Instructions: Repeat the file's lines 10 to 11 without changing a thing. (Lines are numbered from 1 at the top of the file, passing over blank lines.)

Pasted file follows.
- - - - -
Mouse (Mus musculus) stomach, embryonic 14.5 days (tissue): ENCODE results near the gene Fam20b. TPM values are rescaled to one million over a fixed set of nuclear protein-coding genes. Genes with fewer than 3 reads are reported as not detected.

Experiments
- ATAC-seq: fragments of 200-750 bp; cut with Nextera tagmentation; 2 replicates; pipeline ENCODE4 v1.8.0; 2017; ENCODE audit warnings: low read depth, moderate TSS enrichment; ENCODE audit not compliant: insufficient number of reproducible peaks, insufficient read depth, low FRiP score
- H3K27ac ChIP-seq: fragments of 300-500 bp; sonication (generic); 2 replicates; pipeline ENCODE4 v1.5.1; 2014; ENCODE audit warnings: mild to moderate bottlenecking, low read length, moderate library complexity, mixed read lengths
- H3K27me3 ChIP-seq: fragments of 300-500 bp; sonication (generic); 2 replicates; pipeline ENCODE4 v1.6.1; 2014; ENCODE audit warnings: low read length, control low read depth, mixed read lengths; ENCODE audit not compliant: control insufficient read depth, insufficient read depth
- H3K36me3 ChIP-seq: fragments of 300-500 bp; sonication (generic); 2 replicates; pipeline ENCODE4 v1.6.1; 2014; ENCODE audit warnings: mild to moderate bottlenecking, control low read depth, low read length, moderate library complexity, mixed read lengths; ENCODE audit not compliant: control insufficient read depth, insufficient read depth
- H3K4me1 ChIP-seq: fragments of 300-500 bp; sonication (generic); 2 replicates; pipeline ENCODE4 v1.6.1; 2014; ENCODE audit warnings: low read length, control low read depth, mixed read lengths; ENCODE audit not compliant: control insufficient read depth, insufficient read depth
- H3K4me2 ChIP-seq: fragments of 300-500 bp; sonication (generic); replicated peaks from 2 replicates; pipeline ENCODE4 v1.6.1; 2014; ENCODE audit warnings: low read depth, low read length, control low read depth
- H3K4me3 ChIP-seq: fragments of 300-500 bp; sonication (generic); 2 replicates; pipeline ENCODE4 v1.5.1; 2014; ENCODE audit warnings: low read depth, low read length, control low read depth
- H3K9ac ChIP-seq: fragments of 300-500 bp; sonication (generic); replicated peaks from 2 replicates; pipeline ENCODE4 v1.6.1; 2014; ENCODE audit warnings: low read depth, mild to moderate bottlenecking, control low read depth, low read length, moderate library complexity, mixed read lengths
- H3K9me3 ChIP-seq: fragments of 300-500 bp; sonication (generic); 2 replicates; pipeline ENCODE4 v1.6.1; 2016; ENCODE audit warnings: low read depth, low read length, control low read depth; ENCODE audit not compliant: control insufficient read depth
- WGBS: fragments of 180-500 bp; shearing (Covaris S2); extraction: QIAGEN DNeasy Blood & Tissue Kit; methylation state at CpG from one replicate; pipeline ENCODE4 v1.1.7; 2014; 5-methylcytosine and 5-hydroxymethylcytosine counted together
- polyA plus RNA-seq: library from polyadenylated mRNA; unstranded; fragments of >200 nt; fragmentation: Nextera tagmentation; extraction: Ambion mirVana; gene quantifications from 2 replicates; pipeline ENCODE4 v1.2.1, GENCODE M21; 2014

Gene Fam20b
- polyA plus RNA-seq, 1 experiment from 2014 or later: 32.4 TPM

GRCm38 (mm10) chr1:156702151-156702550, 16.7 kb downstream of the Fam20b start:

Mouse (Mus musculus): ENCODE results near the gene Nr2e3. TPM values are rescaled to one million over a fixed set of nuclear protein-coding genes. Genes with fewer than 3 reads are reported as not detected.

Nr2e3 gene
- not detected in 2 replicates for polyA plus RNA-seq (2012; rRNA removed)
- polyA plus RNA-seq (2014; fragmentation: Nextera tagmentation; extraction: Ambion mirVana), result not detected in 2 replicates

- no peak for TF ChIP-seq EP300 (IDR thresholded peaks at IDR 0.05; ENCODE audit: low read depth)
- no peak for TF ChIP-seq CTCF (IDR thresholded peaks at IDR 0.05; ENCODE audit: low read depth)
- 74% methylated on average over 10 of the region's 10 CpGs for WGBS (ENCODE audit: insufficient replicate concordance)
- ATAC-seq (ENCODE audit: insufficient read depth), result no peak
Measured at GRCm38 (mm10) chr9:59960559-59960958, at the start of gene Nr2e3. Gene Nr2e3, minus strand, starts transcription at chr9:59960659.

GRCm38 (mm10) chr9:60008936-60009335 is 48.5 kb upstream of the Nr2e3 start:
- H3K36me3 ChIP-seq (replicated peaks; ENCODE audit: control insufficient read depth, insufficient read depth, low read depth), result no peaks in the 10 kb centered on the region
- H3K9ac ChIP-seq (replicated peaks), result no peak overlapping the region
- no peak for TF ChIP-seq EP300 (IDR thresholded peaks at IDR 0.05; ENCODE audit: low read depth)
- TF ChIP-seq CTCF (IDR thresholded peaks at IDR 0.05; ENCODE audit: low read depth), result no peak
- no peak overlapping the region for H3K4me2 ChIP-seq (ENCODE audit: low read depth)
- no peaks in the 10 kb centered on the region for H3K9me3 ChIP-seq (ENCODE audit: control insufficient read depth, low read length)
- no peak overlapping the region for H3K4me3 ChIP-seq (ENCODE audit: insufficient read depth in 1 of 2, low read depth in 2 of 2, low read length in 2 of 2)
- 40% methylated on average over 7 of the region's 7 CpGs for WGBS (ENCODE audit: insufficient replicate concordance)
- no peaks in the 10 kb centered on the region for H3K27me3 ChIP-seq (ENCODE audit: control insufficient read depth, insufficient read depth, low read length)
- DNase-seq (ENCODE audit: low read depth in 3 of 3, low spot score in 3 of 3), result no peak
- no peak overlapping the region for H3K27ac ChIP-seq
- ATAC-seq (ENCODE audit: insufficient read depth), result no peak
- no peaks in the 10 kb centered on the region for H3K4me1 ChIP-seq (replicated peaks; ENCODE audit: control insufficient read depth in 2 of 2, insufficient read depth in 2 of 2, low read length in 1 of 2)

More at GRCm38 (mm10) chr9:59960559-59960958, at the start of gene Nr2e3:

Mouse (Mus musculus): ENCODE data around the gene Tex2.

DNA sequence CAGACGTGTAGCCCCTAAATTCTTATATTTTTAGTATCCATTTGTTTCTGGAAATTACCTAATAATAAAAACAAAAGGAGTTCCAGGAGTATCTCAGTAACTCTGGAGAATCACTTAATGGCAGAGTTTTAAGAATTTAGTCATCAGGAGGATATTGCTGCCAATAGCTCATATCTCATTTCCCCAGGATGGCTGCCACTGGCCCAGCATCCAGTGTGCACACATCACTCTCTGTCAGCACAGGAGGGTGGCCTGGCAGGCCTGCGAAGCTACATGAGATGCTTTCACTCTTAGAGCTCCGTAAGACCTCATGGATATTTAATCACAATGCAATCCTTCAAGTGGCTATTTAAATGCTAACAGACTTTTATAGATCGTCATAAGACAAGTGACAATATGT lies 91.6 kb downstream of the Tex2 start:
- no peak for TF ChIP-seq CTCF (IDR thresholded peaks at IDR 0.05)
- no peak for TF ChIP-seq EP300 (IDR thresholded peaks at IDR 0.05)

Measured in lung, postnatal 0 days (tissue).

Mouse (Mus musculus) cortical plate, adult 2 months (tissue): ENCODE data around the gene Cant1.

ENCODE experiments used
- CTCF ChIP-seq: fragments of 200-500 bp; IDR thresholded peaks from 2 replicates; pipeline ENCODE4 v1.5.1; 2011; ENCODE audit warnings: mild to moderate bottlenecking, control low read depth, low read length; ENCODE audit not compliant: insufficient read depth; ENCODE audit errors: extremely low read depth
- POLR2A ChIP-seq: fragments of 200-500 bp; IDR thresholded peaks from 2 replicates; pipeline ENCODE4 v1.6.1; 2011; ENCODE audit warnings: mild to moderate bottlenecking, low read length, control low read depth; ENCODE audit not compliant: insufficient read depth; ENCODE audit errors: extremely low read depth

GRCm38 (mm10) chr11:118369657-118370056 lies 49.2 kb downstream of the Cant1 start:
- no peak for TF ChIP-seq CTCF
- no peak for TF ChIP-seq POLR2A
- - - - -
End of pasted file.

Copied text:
- H3K9ac ChIP-seq: fragments of 300-500 bp; sonication (generic); replicated peaks from 2 replicates; pipeline ENCODE4 v1.6.1; 2014; ENCODE audit warnings: low read depth, mild to moderate bottlenecking, control low read depth, low read length, moderate library complexity, mixed read lengths
- H3K9me3 ChIP-seq: fragments of 300-500 bp; sonication (generic); 2 replicates; pipeline ENCODE4 v1.6.1; 2016; ENCODE audit warnings: low read depth, low read length, control low read depth; ENCODE audit not compliant: control insufficient read depth